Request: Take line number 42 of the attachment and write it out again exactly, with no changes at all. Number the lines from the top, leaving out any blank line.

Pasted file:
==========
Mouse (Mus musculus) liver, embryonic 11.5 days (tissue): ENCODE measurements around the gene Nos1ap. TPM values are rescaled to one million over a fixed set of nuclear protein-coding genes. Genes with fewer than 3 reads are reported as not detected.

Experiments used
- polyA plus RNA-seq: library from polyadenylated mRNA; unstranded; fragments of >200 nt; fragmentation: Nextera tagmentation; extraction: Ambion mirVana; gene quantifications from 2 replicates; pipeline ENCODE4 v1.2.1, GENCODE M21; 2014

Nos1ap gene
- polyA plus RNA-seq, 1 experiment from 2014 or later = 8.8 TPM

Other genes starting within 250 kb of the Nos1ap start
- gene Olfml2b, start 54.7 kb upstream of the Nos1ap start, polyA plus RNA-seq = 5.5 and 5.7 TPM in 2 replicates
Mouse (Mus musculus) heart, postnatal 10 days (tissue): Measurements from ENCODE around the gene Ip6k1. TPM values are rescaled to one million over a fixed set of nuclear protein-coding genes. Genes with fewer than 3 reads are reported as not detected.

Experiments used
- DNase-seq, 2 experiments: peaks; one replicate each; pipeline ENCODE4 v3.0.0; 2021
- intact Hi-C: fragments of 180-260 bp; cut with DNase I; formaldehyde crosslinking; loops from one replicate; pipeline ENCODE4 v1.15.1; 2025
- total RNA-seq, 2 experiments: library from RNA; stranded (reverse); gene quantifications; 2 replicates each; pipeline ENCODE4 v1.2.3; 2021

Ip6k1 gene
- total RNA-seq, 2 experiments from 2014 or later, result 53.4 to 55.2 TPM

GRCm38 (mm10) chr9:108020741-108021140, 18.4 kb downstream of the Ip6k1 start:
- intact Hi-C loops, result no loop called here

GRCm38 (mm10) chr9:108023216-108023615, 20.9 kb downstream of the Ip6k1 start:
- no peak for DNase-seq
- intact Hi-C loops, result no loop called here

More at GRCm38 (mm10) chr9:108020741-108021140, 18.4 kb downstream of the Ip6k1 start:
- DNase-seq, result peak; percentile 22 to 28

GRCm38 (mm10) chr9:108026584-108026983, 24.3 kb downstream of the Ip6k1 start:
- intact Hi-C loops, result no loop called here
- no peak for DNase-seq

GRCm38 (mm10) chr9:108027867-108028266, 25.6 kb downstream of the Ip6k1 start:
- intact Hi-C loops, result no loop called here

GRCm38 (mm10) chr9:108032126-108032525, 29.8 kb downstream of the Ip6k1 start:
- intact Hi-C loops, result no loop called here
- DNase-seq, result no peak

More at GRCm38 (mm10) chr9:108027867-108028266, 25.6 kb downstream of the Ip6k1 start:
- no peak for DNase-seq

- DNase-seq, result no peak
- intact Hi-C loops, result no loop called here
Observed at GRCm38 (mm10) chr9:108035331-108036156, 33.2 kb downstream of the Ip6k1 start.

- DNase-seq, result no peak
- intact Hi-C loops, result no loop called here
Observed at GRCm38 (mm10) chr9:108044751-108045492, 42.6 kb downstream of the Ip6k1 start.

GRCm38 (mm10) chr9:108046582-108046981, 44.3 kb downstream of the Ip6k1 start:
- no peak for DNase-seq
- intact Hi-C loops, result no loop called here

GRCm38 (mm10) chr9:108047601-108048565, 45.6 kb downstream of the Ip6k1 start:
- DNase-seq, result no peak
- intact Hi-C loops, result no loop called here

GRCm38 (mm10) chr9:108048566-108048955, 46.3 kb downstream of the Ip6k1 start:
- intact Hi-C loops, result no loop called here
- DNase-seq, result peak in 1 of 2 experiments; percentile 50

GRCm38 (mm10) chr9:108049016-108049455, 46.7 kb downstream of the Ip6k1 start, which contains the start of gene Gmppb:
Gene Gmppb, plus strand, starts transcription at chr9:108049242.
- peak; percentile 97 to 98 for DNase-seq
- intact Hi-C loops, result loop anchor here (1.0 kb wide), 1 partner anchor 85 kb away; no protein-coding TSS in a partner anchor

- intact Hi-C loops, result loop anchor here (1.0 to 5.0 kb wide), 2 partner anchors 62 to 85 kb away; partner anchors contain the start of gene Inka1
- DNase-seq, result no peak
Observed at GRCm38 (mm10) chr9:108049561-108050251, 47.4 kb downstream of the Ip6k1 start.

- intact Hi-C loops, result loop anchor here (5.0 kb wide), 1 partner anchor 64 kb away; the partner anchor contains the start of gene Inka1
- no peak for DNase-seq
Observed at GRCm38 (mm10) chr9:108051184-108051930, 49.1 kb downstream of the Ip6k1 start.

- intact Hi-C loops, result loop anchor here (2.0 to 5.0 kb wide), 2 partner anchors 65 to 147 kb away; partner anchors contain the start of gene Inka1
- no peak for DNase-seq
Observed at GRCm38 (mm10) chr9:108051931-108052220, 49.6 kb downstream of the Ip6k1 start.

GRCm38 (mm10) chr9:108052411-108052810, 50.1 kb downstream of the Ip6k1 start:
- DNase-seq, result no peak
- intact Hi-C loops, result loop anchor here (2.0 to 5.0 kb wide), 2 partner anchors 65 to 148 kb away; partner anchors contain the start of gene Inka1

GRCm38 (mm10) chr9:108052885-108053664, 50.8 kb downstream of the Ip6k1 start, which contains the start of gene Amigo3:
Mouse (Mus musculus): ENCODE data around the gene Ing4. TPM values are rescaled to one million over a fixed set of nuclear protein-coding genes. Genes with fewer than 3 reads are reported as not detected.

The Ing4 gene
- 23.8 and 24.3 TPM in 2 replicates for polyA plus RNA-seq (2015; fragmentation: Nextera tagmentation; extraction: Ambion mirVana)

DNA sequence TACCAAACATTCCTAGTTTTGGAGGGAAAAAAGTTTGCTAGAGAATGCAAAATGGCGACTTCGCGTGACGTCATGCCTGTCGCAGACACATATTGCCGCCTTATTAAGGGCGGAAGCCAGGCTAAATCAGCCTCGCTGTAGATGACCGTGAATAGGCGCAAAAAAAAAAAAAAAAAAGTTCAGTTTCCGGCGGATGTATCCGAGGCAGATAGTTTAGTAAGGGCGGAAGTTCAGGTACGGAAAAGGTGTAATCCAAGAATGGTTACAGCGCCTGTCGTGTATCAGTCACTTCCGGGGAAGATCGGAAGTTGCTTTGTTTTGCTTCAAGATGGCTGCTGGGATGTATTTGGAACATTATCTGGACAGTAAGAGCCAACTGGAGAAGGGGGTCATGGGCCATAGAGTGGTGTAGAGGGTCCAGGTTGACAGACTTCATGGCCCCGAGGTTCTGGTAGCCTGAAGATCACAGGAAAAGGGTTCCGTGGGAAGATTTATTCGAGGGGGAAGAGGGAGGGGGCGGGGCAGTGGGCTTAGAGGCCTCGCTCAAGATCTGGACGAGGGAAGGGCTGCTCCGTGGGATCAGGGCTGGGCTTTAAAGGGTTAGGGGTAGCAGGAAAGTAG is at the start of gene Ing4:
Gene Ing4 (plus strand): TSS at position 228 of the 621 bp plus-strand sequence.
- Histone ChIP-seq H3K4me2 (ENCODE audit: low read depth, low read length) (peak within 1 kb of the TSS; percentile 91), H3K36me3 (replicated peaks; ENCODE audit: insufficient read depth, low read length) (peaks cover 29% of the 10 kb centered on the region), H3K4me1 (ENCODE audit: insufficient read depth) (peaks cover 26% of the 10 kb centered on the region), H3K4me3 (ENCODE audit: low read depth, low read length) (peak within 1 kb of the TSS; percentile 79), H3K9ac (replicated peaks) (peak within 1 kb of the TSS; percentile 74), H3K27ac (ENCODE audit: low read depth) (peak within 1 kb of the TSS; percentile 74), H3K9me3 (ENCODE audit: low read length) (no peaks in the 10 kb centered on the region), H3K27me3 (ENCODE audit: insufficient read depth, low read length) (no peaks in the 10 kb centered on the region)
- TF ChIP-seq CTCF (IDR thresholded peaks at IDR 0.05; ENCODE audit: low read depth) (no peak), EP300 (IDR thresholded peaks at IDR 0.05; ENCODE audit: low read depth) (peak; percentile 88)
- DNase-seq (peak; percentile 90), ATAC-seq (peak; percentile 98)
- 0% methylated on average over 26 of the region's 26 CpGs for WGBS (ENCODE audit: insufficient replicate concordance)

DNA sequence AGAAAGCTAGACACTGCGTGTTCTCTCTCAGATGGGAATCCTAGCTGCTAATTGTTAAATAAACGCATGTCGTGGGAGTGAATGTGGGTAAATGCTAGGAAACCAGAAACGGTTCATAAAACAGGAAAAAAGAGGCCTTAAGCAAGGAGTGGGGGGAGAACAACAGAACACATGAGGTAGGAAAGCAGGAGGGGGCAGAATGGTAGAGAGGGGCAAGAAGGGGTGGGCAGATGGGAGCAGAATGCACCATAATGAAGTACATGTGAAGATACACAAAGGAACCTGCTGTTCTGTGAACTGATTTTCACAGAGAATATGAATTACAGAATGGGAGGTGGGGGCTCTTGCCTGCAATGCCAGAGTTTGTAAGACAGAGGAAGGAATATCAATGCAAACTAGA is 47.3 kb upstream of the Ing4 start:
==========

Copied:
- DNase-seq, result no peak